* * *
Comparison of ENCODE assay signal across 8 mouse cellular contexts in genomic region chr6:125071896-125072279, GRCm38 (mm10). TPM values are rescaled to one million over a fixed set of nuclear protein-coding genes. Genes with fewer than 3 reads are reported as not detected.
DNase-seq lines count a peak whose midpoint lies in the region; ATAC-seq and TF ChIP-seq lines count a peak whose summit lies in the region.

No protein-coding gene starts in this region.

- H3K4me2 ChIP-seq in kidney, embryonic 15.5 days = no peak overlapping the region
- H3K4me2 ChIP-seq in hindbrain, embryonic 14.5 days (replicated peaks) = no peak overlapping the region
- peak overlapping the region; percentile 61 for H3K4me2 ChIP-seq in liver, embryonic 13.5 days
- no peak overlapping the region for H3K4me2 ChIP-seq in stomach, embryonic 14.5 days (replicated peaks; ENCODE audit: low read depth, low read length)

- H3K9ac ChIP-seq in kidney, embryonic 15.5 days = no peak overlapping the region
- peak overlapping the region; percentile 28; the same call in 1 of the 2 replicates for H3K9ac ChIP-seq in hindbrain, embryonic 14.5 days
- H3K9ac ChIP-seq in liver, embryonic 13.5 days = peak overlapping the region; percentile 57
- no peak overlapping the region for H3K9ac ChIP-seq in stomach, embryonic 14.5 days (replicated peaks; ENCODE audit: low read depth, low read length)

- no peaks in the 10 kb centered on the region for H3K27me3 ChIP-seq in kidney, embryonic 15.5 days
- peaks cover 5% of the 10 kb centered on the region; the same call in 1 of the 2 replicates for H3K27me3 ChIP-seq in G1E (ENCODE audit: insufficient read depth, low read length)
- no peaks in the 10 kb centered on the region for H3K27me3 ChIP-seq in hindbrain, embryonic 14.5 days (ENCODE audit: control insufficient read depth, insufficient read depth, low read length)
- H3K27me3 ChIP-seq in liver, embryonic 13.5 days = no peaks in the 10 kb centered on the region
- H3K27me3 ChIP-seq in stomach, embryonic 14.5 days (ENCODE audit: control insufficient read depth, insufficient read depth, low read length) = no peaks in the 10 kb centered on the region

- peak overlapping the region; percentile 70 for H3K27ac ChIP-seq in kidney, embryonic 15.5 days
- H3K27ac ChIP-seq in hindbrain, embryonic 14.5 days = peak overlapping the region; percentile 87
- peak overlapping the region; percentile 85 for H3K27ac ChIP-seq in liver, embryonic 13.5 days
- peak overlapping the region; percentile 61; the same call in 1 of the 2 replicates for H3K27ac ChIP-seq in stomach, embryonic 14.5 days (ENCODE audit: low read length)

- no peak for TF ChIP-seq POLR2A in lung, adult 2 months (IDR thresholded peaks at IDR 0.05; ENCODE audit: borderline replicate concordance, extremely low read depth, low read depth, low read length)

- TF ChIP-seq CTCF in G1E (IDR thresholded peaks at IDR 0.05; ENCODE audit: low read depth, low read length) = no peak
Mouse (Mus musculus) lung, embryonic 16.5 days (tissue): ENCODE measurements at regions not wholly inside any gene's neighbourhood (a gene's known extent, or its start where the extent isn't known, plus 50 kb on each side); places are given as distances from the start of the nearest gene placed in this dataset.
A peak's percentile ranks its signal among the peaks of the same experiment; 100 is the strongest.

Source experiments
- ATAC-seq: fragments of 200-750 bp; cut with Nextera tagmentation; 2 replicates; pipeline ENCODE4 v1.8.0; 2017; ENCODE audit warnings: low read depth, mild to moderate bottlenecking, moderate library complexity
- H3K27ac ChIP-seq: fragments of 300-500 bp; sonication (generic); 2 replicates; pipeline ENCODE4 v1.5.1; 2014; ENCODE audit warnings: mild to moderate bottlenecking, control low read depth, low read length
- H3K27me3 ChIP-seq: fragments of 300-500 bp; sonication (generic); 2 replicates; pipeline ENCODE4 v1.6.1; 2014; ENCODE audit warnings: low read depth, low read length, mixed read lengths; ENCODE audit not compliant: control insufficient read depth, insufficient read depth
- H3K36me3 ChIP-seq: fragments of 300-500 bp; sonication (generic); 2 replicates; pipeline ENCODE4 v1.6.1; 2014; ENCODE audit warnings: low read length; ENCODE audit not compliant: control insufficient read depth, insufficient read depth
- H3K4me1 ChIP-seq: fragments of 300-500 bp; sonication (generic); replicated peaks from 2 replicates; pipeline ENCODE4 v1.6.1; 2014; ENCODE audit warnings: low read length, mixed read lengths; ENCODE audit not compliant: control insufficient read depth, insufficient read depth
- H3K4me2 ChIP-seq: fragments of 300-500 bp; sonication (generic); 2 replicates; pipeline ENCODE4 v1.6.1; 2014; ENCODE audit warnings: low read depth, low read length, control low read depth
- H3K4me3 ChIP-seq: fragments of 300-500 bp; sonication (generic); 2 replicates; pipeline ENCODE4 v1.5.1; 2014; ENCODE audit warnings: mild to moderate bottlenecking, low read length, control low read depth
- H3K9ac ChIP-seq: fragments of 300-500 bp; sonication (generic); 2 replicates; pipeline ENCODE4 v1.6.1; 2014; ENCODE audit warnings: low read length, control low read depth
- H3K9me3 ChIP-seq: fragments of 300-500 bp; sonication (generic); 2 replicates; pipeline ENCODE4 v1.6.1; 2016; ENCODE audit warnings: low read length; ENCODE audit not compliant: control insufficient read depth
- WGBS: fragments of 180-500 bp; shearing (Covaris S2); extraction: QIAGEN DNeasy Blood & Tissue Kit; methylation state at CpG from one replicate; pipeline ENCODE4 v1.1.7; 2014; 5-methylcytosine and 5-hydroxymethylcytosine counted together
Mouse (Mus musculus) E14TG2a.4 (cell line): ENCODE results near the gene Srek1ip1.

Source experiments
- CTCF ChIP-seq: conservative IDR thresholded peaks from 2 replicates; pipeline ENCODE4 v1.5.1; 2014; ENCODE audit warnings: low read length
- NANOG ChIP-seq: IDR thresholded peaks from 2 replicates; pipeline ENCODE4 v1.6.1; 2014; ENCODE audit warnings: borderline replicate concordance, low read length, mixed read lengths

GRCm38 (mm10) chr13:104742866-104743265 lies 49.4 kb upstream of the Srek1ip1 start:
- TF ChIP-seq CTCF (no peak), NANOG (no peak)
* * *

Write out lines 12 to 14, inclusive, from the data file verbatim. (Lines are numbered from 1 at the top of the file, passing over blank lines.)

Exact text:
- no peaks in the 10 kb centered on the region for H3K27me3 ChIP-seq in kidney, embryonic 15.5 days
- peaks cover 5% of the 10 kb centered on the region; the same call in 1 of the 2 replicates for H3K27me3 ChIP-seq in G1E (ENCODE audit: insufficient read depth, low read length)
- no peaks in the 10 kb centered on the region for H3K27me3 ChIP-seq in hindbrain, embryonic 14.5 days (ENCODE audit: control insufficient read depth, insufficient read depth, low read length)